United States: Green Is In The Eye Of The Beholder: Without A Third-Party Seal Of Approval, Companies Should Think Twice About Labeling Their Products As "Green", "Sustainable" Or "Environmentally-Friendly."
Next November, a federal court in California is scheduled to
preside over an important "greenwashing" class action
lawsuit. In Koh v. S.C. Johnson & Son, Inc., No.
C-09-00927 RMW, a plaintiff, on behalf of himself and other
individuals that purchased various S.C. Johnson & Son household
cleaning products, sued that company, alleging that the
company's "Greenlist(tm)" labeling system was false
Some background on "Greenlist(tm)" is helpful to
understanding the plaintiffs' allegations. S.C. Johnson &
Son developed its Greenlist process and labeling system as a way to
rate its products in terms of their impact on the environment. In
January, 2008, the company began marketing and selling Windex in
packages that, according to the U.S. District Court for the
Northern District of California, "prominently
display[ed]" the company's Greenlist label. The front of
the label contained "a stylized drawing of two leaves and a
stem." The reverse side of the label, which allegedly could be
viewed through the back of the Windex packaging, read,
"Greenlist(tm) is a rating system that promotes the use of
environmentally responsible ingredients. For additional
information, visit [S.C. Johnson & Son's website]."
Eventually, S.C. Johnson & Son started affixing its Greenlist
label to other products that it sold.
The class of plaintiffs contends that S.C. Johnson & Son
"deceptively designed [its Greenlist label] to look like a
third party seal of approval, which it is not." Their basis
for seeking to hold the company liable for misleading them is as
follows. They maintain that "among today's
environmentally-conscious consumers, products seen as
'green,' or environmentally friendly, often command a
premium price and take market share away from similar,
non-'green' products." They claim that S.C. Johnson
& Son capitalized on this trend, charging higher prices for
products with a Greenlist label than for comparable products with
no "green" credentials. They allege that they would not
have purchased S.C. Johnson & Son's Greenlist products, had
they known that the Greenlist label was the result of the
company's own review process, and that, as a
consequence, they suffered an economic loss by purchasing those
products instead of cheaper products with no "green"
In January, 2010, S.C. Johnson & Son asked the court to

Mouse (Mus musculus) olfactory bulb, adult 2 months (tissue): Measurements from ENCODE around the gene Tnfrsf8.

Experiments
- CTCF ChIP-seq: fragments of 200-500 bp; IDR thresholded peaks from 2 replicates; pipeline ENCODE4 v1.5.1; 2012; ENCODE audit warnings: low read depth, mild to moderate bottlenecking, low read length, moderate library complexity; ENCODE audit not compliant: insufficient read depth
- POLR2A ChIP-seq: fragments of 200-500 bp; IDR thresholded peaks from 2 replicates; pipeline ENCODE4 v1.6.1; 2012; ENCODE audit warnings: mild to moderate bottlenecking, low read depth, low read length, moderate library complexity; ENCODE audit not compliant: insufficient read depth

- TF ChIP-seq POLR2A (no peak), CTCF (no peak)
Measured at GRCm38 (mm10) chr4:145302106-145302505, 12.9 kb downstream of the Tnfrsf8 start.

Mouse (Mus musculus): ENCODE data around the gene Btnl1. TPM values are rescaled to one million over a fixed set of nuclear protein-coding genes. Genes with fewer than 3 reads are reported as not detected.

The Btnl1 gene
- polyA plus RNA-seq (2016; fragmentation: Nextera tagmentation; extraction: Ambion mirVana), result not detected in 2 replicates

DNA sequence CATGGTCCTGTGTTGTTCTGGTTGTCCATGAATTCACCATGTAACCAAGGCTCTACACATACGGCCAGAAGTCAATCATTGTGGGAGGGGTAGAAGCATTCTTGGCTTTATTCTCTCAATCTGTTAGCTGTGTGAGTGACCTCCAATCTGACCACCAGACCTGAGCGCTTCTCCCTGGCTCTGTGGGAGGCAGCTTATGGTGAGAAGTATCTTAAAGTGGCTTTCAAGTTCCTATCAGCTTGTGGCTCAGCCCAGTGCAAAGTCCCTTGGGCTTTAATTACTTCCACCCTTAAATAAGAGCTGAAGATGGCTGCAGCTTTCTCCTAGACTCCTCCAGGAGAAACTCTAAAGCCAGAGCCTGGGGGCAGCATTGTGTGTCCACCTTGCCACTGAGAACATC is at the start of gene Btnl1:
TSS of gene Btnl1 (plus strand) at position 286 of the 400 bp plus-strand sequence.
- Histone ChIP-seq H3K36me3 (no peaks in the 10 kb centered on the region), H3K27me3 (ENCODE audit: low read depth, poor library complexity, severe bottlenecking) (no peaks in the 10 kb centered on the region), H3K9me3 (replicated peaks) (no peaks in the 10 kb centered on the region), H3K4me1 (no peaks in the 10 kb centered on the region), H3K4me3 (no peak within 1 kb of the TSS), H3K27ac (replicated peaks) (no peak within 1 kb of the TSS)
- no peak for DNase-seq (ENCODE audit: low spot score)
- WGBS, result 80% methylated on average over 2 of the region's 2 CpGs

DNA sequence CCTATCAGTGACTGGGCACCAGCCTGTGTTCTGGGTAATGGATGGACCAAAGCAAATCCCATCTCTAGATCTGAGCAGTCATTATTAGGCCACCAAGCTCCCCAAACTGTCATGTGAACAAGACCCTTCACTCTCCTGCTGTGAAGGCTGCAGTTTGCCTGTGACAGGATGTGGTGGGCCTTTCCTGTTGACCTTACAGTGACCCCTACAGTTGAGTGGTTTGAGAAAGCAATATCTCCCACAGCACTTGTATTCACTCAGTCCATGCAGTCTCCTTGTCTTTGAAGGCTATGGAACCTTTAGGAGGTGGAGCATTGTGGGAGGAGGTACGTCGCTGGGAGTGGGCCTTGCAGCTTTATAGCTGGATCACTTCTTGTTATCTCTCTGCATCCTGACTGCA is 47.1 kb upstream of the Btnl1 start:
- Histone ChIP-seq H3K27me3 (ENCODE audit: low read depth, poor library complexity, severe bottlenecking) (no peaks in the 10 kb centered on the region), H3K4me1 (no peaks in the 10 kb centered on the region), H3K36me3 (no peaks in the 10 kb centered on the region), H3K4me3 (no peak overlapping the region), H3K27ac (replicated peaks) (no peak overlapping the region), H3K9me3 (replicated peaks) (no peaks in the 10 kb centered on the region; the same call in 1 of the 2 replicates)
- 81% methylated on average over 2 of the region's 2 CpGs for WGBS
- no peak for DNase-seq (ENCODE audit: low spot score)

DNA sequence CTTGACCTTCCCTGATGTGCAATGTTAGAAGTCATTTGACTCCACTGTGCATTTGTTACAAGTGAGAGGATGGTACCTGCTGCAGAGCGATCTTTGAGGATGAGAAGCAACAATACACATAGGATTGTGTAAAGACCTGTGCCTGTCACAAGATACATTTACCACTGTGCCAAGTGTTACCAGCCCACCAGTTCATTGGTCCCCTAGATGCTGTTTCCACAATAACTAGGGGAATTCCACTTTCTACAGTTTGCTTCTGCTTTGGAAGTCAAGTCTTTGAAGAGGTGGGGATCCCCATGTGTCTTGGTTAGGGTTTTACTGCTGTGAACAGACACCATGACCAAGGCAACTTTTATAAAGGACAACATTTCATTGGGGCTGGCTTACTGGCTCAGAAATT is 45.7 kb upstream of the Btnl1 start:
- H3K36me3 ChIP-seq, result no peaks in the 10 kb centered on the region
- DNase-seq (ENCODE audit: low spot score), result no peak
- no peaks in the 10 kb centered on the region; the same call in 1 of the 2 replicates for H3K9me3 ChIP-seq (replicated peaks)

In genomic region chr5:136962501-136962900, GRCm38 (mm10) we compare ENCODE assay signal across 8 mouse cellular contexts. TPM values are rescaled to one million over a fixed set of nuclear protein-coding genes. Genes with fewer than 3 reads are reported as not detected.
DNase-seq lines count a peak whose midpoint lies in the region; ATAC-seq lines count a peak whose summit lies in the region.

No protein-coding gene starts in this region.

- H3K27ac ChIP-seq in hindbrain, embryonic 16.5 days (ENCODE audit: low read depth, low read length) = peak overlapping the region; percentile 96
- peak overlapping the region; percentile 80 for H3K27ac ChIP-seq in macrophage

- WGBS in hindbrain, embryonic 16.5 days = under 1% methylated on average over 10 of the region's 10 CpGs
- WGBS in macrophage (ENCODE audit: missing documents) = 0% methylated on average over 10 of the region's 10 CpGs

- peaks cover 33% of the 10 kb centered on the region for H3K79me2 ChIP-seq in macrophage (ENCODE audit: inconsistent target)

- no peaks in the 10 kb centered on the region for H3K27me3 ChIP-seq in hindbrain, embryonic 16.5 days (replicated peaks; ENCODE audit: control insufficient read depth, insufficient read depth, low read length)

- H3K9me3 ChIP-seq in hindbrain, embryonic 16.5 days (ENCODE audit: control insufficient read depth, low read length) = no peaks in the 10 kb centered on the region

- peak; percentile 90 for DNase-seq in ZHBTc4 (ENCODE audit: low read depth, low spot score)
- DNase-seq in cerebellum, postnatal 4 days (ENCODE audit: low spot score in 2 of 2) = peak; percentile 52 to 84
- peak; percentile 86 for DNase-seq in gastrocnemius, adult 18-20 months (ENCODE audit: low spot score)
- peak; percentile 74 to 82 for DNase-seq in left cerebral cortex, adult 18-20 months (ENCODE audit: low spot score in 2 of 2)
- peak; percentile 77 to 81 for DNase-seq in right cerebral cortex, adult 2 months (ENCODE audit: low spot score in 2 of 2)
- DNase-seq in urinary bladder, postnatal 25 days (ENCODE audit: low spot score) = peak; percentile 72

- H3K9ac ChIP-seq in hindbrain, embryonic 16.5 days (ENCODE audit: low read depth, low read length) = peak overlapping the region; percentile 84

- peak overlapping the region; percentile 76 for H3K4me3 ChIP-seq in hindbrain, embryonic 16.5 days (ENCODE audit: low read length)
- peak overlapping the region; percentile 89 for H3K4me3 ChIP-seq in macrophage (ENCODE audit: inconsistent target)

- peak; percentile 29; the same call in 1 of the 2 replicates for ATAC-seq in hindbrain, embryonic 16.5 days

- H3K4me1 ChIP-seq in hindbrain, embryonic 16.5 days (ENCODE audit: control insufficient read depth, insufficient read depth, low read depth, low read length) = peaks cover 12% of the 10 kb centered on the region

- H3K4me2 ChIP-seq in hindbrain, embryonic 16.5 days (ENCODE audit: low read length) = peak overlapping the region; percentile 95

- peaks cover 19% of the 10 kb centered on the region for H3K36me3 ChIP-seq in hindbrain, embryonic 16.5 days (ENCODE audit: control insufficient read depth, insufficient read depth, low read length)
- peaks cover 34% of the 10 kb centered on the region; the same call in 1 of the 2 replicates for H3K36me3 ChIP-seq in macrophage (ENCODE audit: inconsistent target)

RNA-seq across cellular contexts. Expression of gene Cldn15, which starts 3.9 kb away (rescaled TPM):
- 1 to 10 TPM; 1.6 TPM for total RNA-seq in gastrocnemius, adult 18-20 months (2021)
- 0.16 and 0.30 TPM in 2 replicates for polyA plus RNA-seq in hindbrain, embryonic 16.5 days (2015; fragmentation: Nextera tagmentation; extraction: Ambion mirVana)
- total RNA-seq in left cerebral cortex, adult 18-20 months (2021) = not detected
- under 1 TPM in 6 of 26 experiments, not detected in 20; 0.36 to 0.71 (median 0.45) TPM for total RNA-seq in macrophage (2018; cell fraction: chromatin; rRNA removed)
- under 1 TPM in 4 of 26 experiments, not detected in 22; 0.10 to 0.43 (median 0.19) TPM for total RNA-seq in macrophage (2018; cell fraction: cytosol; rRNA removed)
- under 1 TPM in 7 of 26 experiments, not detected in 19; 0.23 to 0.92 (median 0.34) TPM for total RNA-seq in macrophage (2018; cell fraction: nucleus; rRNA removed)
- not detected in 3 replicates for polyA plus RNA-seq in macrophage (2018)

dismiss the claims against it, arguing that no reasonable consumer
could consider its Greenlist label deceptive. The company pointed
out that the label made no mention of third party certification and
that the label described Greenlist as a "rating system,"
not a "seal of approval." The court, however, rejected
the company's argument, ruling instead that "it is
plausible that a reasonable consumer would interpret the Greenlist
label as being from a third party." Moreover, drawing from
Federal Trade Commission guidelines recognizing that certain icons
and language convey the message that a product is
"environmentally superior," the court suggested (1) that
the Greenlist label's stylized drawing of two leaves and a stem
perhaps conveys the message that Greenlist products are
environmentally superior, and (2) that, unless S.C. Johnson and Son
can substantiate that message, a jury could find that the Greenlist
label is deceptive. The court's denial of S.C. Johnson &
Son's motion to dismiss means that the plaintiffs' claims
are legally sufficient to be presented a jury. Assuming this case
proceeds as scheduled, a California jury will determine whether
S.C. Johnson & Son's Greenlist labeling system was
Although liability based on misleading labeling is nothing new,
the Koh case is noteworthy because it involves the
possibility of liability based on a company's characterization
of its product as environmentally friendly. It is difficult to
imagine a more subjective characterization of a product, and it is
almost certain that, with consumers putting so much emphasis on
perceived environmental sustainability, there will be more
litigation in this area. Yet, one thing is clear already: if S.C.
Johnson & Son is found liable in the Koh case, it will
be because the company (1) used its own review and
labeling process and (2) failed to clearly identify that process as
its own. Perhaps S.C. Johnson & Son nevertheless can escape
liability by persuading the jury that the Greenlist label is not
misleading or that Greenlist products are, in fact, environmentally
superior to comparable products with no "green"
credentials, but doing so will require the time and expense
associated with complex commercial litigation; moreover, the jury
might not accept either argument. Thus, companies should be
exceedingly careful when marketing and selling environmentally
friendly products or services, if that characterization is not
supported by an independent third party.
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